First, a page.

Dr WOODRUFF (Franklin) - Madam Speaker, I rise to speak today for residents in the Dover community, for families and tourism business operators, for single people and for organisations who are at the moment living in fear of a proposed woodchip export facility. This is a major deviation from the future Dover residents were expecting. This is a complete departure from the sustainable jobs industry they have been working hard to create over the last five years.
Anyone who knows the history of Dover knows it has been through tumultuous times with many different industries that have come and built up to massive proportions, such as the abalone industry. One woman whose whole family has lived for 60 years from the abalone industry talks about the bottom of Port Esperance once being a carpet of abalone where people used to simply dive down and pick them up. There is nothing to be seen of that industry these days.
Similarly, other people have spoken to me about the history of the logging industry in their area and the terrible divisions and the dark, dark place they were in towards the end of the period of the logging industry there. They talk about the hope of often women who have tourism businesses, but men too, who have turned the corner and understand that the future of Dover rests in its extraordinary wilderness and its incredible wild places. It is on the brink of the World Heritage Area. It has tourism businesses which are thriving now on nature-based tourism that are building their name on the clean beauty of Port Esperance.
Into this space, this state Government is wilfully supporting a woodchip export facility which is not the small-scale facility it claims to be. Instead, it is setting itself up as a massive southern woodchip port. It will be the base to restart the native forest logging industry. It is planned on a scale which is impossible to believe that it can be contracted to a tiny woodchip facility. Instead, the evidence from the proponent himself, who spoke to the Dover community where more than 200 people turned up before Christmastime to a public meeting, admitted the scale of the forestry operations that will be required. The radius of 180 kilometres where wood will be taken from clearly makes it the case that wood will be being sought from the hills around Cygnet, from the Derwent Valley, from the hills of Mountain River and Crabtree and the Snowy Mountain Ranges. These are the places that are now vulnerable - private properties as well as public forestry lands.
The Huon Valley Council which will make this decision has just one person sitting in the role of an administrator, a woman who has admitted on the public record that she supports a southern port and supports the logging industry.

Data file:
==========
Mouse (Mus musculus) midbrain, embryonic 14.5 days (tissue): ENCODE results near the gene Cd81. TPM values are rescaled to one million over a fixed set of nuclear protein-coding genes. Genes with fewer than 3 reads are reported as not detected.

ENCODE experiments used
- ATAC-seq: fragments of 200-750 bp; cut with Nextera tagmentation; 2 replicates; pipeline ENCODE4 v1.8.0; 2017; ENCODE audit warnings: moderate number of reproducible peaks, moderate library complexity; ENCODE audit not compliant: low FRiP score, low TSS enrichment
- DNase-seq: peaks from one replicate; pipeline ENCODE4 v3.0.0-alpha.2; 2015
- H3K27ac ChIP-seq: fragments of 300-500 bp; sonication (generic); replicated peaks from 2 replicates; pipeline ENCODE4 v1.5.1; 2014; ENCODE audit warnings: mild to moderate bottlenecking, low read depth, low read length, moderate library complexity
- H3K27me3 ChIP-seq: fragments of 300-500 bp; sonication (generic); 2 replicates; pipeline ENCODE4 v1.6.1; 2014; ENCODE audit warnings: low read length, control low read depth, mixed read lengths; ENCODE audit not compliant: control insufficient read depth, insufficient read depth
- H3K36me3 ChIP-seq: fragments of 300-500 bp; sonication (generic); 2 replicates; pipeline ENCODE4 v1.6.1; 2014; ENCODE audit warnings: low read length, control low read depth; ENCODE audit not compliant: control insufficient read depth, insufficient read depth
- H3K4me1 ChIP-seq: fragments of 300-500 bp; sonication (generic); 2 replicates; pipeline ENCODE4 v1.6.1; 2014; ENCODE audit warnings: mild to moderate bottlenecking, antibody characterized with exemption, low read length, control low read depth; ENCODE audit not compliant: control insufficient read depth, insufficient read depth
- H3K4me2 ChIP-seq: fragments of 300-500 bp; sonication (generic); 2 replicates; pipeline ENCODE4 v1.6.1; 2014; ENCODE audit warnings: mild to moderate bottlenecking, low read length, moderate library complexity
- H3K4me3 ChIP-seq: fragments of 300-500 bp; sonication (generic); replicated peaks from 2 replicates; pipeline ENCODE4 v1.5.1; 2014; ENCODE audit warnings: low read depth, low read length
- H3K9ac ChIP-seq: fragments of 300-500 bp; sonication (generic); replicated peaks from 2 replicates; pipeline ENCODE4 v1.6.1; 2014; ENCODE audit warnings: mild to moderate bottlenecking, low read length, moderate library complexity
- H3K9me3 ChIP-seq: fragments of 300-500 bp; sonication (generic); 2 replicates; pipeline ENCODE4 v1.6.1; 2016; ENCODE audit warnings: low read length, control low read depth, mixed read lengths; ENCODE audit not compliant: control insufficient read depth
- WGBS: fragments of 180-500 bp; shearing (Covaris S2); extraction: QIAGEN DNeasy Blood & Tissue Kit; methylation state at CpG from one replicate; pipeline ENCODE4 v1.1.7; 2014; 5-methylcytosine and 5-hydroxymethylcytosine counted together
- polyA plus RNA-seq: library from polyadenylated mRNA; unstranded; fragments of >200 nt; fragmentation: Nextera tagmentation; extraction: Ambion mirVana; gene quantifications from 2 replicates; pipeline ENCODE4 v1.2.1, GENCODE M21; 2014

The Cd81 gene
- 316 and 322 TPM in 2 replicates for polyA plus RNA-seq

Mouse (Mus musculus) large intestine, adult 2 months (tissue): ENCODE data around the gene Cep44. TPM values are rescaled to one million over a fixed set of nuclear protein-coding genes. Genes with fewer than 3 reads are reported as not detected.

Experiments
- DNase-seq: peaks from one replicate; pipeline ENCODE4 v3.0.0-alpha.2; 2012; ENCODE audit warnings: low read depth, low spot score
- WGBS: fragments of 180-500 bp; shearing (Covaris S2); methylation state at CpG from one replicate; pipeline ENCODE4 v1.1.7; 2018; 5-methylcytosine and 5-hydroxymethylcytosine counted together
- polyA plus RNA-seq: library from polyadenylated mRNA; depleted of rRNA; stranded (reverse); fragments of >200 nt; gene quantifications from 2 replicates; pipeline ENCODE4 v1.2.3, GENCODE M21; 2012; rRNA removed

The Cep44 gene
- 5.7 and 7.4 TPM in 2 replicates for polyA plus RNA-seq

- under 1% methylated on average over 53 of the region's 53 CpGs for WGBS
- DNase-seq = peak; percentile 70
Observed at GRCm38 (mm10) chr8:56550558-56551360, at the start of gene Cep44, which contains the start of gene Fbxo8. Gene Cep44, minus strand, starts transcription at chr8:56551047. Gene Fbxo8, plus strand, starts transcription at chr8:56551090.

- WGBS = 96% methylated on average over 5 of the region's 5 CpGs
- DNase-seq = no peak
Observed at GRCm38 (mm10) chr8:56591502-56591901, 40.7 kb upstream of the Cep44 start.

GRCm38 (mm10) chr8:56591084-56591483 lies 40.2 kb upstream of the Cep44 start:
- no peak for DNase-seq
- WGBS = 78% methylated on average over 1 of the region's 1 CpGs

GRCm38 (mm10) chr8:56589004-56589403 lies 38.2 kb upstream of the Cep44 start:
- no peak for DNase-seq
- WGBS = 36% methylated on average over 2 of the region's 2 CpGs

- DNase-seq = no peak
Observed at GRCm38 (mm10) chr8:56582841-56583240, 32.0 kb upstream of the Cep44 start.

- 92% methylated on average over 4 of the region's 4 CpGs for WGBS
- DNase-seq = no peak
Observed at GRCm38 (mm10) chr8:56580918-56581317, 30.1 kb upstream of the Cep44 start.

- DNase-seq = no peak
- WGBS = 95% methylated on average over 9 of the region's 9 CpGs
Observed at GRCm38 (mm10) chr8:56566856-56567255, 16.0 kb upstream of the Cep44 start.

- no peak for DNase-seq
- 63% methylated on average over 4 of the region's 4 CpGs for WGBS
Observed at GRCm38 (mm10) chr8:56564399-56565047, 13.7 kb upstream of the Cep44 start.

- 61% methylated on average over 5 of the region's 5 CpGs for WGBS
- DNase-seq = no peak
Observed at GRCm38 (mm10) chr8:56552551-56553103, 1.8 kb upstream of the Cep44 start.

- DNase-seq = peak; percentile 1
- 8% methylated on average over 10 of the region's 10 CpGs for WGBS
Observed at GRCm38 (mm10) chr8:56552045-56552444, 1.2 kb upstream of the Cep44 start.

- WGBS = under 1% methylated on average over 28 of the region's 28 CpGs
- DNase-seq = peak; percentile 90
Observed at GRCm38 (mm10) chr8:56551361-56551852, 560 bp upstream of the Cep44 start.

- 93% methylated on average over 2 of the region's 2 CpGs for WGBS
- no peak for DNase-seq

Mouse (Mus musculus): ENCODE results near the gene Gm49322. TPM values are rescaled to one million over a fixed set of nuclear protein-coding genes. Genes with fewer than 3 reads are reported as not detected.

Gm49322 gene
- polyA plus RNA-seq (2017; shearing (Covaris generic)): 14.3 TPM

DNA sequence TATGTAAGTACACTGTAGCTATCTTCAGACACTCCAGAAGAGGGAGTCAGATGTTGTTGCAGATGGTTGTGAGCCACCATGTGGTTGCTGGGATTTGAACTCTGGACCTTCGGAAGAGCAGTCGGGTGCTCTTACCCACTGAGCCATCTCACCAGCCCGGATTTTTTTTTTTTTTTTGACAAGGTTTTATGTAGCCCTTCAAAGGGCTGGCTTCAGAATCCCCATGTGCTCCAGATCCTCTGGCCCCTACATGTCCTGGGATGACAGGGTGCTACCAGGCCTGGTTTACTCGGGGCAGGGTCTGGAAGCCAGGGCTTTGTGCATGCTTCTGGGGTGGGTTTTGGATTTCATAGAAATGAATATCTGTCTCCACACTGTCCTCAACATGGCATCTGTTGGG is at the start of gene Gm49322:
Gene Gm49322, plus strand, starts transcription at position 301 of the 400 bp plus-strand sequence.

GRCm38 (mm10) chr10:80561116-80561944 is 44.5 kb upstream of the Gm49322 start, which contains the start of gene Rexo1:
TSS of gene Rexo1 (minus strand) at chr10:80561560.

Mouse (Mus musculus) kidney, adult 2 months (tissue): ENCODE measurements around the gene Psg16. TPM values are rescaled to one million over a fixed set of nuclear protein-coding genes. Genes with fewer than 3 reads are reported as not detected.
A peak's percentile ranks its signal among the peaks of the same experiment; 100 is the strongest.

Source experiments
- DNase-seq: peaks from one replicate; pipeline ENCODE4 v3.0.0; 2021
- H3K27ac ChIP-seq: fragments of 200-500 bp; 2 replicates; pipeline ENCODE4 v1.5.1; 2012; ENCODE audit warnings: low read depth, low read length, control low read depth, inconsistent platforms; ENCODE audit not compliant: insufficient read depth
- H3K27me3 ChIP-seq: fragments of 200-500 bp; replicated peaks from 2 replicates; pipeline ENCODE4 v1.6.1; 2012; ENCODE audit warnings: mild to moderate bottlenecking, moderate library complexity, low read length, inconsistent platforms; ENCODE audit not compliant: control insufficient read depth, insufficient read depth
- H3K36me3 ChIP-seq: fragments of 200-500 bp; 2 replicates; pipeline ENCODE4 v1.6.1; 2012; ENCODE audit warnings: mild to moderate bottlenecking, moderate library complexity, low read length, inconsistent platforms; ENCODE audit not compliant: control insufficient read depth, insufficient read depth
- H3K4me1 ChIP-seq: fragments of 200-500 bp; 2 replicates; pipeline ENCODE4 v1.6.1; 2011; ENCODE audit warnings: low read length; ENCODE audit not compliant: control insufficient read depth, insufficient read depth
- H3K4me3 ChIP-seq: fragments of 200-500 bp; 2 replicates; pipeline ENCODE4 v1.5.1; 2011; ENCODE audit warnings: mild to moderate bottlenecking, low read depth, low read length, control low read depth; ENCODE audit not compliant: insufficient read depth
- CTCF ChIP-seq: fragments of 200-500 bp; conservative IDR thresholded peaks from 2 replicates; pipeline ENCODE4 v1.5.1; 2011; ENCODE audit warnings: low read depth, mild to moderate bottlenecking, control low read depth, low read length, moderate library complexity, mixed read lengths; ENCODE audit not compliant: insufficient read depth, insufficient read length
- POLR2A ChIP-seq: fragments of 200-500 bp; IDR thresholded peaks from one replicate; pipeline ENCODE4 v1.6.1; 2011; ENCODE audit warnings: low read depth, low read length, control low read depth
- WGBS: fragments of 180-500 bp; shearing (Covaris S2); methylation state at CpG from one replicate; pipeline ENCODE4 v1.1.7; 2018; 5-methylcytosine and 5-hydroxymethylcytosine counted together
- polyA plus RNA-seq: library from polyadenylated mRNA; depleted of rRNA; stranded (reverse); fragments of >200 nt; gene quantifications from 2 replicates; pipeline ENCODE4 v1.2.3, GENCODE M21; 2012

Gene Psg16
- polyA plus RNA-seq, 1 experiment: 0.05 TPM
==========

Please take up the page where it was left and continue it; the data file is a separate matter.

People ask reasonable questions about this Liberal Government, about why they took the Glenorchy Council to an election in January and did not take the Huon Valley Council to the same election. We have no elected representatives to speak for the Dover and Huon Valley residents who want to make their voice known about this incredibly serious large development that will go any day to the Huon Valley Council for its deliberation.
The future that the people in Dover talk about is one of nature-based tourism that is sustainable. They want industry based on the future, not on a logging industry which is about automation, a decreasing number of jobs, logging native forests and releasing carbon dioxide. None of these things are a plan for the future. A plan for the future is enhancing jobs in a tourism sector which is rich in jobs if we give it the love and planning and intervention it needs. There has been no support for any of the businesses that have established in Dover in that tourism area, none whatsoever. They have done it from their own hard work. These are the people that the Liberal Party should be supporting. These are the people who this Government should be standing up for, people who have small businesses that are employing people right now. People in the fishing industry down there are concerned about massive biosecurity threats as these huge ships come in, dock in Port Esperance and have to release bilge water.
This is hugely concerning and we have a situation where residents not just in Dover but throughout the valley are looking at a huge increase in logging trucks. This has all been hidden. We are led to believe from the developer that they will just be wandering through the back forestry roads around Geeveston. Well, maybe the trucks with the woodchips that are going to come from Ta Ann to Port Esperance will go on the back roads, but all the trucks that will be taking trees to Ta Ann, to Southwood, are going to be travelling all the roads of the Huon Valley and the Derwent Valley, over the Plenty link road where the money was spent to upgrade the Plenty link road. For what purpose? Not for tourists but for a special deal.
The people in Dover and the Huon Valley want to know what this Liberal Government is subsidising this company for. What subsidies are being provided? What roads will be used? What forests are going to feed the maw of Southwood and woodchip to go in the back of trucks to head down to Port Esperance and to sit in a massive pile which will obscure the beauty of Port Esperance and be a blight on a landscape that could be the beauty tourists come to see?